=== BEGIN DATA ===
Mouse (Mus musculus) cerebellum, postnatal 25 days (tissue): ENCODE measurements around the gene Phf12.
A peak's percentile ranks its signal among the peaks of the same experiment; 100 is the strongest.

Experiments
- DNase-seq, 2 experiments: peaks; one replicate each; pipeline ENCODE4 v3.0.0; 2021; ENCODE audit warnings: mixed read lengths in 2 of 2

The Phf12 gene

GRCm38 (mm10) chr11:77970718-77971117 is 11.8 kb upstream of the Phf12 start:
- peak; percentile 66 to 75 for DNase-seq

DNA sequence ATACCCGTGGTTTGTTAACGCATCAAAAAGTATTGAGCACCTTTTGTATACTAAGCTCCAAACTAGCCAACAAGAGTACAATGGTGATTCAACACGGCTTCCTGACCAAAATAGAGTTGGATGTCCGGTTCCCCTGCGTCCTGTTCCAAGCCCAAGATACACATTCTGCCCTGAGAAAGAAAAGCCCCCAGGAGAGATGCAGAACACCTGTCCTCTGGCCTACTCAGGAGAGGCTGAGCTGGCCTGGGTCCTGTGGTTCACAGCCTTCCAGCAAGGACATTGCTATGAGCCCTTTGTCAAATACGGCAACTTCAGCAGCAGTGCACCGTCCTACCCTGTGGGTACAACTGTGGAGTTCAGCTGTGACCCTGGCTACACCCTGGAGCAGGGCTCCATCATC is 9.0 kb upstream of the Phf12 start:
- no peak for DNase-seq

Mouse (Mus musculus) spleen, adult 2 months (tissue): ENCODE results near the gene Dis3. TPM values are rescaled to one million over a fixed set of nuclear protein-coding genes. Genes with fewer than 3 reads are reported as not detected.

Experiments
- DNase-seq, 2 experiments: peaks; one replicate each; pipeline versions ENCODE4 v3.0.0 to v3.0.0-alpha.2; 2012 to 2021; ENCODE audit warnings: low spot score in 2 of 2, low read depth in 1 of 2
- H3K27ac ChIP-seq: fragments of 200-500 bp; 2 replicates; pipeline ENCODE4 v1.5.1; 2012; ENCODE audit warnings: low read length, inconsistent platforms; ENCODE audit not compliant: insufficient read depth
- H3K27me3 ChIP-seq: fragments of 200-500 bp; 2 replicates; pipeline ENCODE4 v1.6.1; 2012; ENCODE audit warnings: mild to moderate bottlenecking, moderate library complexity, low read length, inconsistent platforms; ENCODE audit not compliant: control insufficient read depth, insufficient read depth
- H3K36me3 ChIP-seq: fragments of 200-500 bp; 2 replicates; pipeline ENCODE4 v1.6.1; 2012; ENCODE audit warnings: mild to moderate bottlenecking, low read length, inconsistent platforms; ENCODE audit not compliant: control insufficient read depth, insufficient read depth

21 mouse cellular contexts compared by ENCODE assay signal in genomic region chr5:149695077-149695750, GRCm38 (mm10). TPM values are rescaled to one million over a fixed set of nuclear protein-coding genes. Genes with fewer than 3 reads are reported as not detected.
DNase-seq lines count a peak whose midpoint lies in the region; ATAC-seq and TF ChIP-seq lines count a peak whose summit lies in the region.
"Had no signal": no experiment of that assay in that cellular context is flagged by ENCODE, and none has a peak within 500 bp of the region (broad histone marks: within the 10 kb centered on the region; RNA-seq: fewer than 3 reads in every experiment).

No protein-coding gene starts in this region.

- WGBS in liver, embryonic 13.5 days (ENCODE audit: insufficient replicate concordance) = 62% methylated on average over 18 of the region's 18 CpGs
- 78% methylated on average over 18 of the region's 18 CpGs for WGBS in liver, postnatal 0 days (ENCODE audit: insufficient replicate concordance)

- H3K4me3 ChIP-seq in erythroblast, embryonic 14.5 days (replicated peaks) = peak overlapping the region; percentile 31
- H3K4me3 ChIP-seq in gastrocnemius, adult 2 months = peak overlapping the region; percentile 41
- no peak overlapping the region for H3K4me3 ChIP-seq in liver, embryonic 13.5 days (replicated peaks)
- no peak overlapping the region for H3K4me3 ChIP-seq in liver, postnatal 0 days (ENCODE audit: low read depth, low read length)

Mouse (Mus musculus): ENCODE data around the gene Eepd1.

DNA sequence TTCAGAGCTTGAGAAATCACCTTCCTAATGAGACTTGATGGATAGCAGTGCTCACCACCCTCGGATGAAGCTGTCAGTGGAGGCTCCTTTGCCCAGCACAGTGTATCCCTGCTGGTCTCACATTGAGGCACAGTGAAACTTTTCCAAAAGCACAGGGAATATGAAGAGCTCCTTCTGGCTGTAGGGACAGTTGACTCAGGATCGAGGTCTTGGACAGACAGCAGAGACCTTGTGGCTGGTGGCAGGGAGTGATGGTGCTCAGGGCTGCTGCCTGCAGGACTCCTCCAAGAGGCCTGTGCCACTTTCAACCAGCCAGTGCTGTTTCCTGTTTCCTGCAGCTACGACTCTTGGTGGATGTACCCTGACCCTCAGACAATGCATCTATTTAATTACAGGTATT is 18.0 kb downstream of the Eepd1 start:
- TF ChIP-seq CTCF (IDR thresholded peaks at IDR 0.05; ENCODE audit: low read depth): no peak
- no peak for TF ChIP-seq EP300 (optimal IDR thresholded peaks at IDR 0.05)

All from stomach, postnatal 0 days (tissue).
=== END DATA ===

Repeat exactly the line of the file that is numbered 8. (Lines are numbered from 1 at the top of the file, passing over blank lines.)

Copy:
DNA sequence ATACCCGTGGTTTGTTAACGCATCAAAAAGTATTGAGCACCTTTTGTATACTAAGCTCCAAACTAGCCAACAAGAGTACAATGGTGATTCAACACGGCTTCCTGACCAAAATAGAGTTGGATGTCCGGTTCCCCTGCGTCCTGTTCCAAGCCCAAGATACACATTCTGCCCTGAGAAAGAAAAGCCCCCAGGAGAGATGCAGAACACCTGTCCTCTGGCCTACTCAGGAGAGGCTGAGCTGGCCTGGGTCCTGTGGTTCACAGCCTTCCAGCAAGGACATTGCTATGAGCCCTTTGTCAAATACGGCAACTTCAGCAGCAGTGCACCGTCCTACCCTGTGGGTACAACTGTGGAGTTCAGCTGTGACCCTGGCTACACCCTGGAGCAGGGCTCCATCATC is 9.0 kb upstream of the Phf12 start: